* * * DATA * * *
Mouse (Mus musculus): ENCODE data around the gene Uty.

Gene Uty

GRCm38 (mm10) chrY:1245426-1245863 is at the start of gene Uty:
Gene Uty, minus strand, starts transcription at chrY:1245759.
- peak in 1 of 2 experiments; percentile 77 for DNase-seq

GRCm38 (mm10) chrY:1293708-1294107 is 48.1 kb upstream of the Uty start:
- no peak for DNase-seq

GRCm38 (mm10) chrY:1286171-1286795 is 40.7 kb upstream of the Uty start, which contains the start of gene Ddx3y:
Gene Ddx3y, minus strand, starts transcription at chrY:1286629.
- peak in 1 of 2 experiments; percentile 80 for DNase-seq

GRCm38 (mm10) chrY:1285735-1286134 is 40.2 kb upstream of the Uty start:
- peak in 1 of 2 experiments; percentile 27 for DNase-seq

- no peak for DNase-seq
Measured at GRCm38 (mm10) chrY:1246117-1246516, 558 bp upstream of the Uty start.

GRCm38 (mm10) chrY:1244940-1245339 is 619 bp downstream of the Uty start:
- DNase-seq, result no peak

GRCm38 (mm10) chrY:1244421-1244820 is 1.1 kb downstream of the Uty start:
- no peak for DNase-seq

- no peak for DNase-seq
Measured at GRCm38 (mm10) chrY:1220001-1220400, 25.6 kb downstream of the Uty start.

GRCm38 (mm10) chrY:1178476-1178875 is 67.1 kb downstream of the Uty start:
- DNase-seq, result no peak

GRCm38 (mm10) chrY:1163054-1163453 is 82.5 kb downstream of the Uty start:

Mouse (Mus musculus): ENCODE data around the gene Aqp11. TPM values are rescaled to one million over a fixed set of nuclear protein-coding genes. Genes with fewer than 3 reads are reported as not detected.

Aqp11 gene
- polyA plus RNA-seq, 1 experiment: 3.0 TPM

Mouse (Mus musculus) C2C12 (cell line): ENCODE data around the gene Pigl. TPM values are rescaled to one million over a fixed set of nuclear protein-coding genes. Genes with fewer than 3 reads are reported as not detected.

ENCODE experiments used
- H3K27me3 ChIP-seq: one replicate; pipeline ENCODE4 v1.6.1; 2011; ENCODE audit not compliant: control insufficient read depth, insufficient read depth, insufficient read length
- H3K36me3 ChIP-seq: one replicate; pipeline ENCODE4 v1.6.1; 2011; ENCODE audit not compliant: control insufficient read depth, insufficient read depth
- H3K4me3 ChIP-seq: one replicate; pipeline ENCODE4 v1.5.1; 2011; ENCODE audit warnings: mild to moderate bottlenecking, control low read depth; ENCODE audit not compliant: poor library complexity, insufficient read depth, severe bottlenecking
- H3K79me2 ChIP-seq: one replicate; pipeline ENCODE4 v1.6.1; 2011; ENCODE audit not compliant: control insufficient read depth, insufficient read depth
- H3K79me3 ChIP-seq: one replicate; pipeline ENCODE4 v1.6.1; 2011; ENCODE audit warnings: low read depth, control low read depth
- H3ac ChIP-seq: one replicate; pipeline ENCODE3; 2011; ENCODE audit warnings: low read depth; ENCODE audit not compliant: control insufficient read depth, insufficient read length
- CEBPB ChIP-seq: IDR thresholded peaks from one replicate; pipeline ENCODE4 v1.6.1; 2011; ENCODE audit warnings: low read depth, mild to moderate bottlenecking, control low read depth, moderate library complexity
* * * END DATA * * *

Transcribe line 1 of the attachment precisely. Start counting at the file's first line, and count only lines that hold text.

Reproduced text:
Mouse (Mus musculus): ENCODE data around the gene Uty.